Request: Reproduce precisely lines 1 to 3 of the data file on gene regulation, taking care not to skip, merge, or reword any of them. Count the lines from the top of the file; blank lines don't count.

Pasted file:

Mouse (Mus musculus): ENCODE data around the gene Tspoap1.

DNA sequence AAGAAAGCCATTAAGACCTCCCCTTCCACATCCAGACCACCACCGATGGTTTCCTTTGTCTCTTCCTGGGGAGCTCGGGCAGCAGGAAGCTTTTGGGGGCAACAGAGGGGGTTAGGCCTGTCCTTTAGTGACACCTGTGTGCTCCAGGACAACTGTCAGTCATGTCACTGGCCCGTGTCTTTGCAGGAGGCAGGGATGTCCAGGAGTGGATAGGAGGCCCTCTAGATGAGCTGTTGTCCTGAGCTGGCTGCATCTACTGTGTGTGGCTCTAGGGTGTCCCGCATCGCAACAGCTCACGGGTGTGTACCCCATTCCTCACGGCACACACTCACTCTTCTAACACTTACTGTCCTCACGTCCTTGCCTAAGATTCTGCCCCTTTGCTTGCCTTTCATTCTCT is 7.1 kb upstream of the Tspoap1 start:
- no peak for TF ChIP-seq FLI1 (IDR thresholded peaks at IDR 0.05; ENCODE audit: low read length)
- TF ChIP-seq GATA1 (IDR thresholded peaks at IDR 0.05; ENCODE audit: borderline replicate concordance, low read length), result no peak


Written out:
Mouse (Mus musculus): ENCODE data around the gene Tspoap1.

DNA sequence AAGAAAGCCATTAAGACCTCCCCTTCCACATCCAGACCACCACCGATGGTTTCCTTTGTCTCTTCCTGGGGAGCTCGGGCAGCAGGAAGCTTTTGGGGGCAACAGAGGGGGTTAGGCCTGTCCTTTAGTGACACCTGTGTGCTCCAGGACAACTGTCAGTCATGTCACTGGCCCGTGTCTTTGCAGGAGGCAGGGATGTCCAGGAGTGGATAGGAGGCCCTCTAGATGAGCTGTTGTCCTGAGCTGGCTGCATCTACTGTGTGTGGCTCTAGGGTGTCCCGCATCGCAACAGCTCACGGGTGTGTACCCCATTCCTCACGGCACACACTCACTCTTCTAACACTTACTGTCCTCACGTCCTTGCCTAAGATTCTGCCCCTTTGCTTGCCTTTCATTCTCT is 7.1 kb upstream of the Tspoap1 start:
- no peak for TF ChIP-seq FLI1 (IDR thresholded peaks at IDR 0.05; ENCODE audit: low read length)